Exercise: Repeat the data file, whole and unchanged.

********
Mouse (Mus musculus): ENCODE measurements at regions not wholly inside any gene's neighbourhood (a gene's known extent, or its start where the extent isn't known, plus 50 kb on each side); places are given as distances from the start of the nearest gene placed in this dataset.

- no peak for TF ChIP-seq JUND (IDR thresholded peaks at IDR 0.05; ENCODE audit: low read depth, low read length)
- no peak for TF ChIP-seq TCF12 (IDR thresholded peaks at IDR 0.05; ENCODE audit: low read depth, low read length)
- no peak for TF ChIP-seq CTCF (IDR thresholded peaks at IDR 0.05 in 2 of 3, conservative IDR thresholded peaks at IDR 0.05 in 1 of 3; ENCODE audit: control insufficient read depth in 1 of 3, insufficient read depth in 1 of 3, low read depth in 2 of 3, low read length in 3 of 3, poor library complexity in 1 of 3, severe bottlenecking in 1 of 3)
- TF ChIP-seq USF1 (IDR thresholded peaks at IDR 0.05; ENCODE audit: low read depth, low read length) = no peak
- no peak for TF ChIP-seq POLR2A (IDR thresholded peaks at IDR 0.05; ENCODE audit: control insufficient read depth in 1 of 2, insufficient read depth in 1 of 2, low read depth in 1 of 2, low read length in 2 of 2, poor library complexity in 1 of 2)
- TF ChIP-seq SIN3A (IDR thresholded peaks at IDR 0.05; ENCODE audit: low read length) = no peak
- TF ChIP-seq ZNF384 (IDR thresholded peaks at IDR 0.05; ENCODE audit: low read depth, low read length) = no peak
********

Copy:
Mouse (Mus musculus): ENCODE measurements at regions not wholly inside any gene's neighbourhood (a gene's known extent, or its start where the extent isn't known, plus 50 kb on each side); places are given as distances from the start of the nearest gene placed in this dataset.

- no peak for TF ChIP-seq JUND (IDR thresholded peaks at IDR 0.05; ENCODE audit: low read depth, low read length)
- no peak for TF ChIP-seq TCF12 (IDR thresholded peaks at IDR 0.05; ENCODE audit: low read depth, low read length)
- no peak for TF ChIP-seq CTCF (IDR thresholded peaks at IDR 0.05 in 2 of 3, conservative IDR thresholded peaks at IDR 0.05 in 1 of 3; ENCODE audit: control insufficient read depth in 1 of 3, insufficient read depth in 1 of 3, low read depth in 2 of 3, low read length in 3 of 3, poor library complexity in 1 of 3, severe bottlenecking in 1 of 3)
- TF ChIP-seq USF1 (IDR thresholded peaks at IDR 0.05; ENCODE audit: low read depth, low read length) = no peak
- no peak for TF ChIP-seq POLR2A (IDR thresholded peaks at IDR 0.05; ENCODE audit: control insufficient read depth in 1 of 2, insufficient read depth in 1 of 2, low read depth in 1 of 2, low read length in 2 of 2, poor library complexity in 1 of 2)
- TF ChIP-seq SIN3A (IDR thresholded peaks at IDR 0.05; ENCODE audit: low read length) = no peak
- TF ChIP-seq ZNF384 (IDR thresholded peaks at IDR 0.05; ENCODE audit: low read depth, low read length) = no peak